Written by Mathula Chandramohan and Erin Shepherd
In a competitive talent landscape, inclusive onboarding both improves the employee experience and helps the organization become an employer of choice. Every onboarding program has an opportunity to be more inclusive.
Why should organizations focus on inclusive onboarding?
Onboarding includes many of the first interactions between a new hire and the organization. Beyond meeting minimum legislative requirements, a thoughtful onboarding approach ensures all new hires feel valued, respected, and supported. It is important that new hires feel assured that they have made the right decision. If new hires don’t feel included right from the start, it sends a message that in practice, diversity, equity, and inclusion (DEI) is not a priority – even if it’s been verbally identified as one. If incoming employees feel cared for and connected to the organization, the whole employment relationship is set up for success.
The risk of not prioritizing inclusion in onboarding is exclusion – here, you risk losing talent and miss out on the benefit from their contribution to the team.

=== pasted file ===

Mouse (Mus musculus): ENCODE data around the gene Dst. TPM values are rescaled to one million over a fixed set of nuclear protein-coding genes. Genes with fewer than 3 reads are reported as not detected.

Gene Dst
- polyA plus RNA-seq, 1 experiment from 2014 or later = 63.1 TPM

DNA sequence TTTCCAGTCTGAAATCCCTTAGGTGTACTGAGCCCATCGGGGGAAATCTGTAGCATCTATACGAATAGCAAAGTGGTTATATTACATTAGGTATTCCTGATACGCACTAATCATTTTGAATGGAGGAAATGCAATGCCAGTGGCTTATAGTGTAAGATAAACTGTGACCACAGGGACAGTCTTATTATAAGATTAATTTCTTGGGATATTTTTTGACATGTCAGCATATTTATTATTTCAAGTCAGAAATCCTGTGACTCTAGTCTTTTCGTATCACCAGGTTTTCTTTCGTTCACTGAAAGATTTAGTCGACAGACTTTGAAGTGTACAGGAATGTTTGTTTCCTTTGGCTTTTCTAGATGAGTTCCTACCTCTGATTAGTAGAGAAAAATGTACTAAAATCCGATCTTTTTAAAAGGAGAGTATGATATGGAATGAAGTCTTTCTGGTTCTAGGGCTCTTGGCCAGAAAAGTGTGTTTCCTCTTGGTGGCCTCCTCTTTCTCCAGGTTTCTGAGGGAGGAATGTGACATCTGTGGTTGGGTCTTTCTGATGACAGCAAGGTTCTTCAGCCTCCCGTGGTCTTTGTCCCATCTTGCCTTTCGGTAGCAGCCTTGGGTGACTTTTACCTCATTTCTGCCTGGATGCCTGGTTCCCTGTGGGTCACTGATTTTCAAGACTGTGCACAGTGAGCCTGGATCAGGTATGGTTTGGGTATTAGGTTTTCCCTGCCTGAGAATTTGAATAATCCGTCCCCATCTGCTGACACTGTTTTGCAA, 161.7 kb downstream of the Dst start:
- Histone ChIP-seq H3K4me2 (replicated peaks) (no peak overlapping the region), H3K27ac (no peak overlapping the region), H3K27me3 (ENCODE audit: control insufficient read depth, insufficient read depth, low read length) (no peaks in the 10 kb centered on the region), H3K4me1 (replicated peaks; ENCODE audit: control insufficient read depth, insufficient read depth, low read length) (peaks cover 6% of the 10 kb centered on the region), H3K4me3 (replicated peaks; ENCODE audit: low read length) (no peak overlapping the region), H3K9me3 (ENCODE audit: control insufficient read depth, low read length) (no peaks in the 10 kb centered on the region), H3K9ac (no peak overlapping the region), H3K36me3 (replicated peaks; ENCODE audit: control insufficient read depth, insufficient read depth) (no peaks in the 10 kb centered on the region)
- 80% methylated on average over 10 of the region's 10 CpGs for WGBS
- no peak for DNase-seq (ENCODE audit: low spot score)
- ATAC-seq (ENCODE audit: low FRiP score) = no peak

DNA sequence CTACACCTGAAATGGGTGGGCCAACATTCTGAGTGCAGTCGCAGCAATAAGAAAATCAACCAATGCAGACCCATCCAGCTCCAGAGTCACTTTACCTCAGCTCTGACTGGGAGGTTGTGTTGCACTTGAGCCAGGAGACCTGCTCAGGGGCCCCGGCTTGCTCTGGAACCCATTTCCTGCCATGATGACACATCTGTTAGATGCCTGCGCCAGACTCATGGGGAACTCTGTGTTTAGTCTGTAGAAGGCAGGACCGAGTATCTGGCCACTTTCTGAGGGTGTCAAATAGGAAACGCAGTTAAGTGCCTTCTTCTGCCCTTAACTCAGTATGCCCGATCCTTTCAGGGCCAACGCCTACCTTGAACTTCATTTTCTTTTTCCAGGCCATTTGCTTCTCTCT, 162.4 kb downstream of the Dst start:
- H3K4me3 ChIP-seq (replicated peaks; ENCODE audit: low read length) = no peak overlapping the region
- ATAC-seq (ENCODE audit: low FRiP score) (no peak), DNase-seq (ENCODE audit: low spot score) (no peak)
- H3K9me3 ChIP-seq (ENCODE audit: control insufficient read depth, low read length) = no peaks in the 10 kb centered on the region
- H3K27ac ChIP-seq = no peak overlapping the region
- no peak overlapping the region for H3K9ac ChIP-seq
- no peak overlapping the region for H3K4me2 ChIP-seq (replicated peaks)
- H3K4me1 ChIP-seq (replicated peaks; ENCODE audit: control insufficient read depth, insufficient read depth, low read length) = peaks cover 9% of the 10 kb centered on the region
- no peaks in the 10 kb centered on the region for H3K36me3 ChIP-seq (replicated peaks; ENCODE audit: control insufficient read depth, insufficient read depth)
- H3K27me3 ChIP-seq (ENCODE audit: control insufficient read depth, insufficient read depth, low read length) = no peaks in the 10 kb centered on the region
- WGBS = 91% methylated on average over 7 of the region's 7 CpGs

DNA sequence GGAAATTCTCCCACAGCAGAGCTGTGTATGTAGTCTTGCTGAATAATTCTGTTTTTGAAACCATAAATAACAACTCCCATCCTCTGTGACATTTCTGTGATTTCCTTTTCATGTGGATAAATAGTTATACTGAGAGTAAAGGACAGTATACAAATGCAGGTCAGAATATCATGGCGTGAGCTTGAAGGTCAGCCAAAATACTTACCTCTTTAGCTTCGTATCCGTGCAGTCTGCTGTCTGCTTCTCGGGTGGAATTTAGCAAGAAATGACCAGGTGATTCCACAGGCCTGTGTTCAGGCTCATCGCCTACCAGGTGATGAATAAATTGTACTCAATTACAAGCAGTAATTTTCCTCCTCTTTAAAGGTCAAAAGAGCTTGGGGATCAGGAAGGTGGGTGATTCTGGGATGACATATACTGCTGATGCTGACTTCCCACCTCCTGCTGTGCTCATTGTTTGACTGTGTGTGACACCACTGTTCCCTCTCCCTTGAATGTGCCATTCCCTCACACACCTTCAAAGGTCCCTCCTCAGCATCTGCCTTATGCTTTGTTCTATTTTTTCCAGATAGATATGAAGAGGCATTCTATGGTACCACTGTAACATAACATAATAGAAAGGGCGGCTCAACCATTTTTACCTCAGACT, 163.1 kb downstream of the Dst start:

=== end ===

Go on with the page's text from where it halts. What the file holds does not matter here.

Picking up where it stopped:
Whose responsibility is it to ensure onboarding is inclusive?
As the typical designer of onboarding programs, HR has the responsibility to ensure inclusion is embedded into these programs. However, implementing inclusive onboarding practices, modeling inclusive behaviors, and ensuring momentum is sustained is every manager and team member's responsibility.
There may be times when HR is unsure how to accommodate a new hire – and there is no shame in that. What’s important is that HR models responding with empathy. Establish a process to understand, provide, and make decisions about the accommodations incoming employees will need ahead of their tenure. After meaningful consultation with impacted groups on what appropriate solutions are, HR can reinforce a culture of inclusivity by committing to being solutions-oriented in these situations.
It is especially important to build a psychologically safe environment where incoming employees feel safe to openly communicate their needs (see McLean & Company’s Introduction to Psychological Safety for HR research for more information).
How can people responsible for onboarding programs make sure that the process accounts for new employees' diverse needs?
Understand that inclusive onboarding is more than accommodating physical disabilities. It considers a full spectrum of practices to address potential barriers to belonging that new hires tend to experience. For example, organizations can assist new hires in socializing proper pronunciation of their names. Incorporating small tweaks like this demonstrates the organization’s appreciation for employees at an individual level.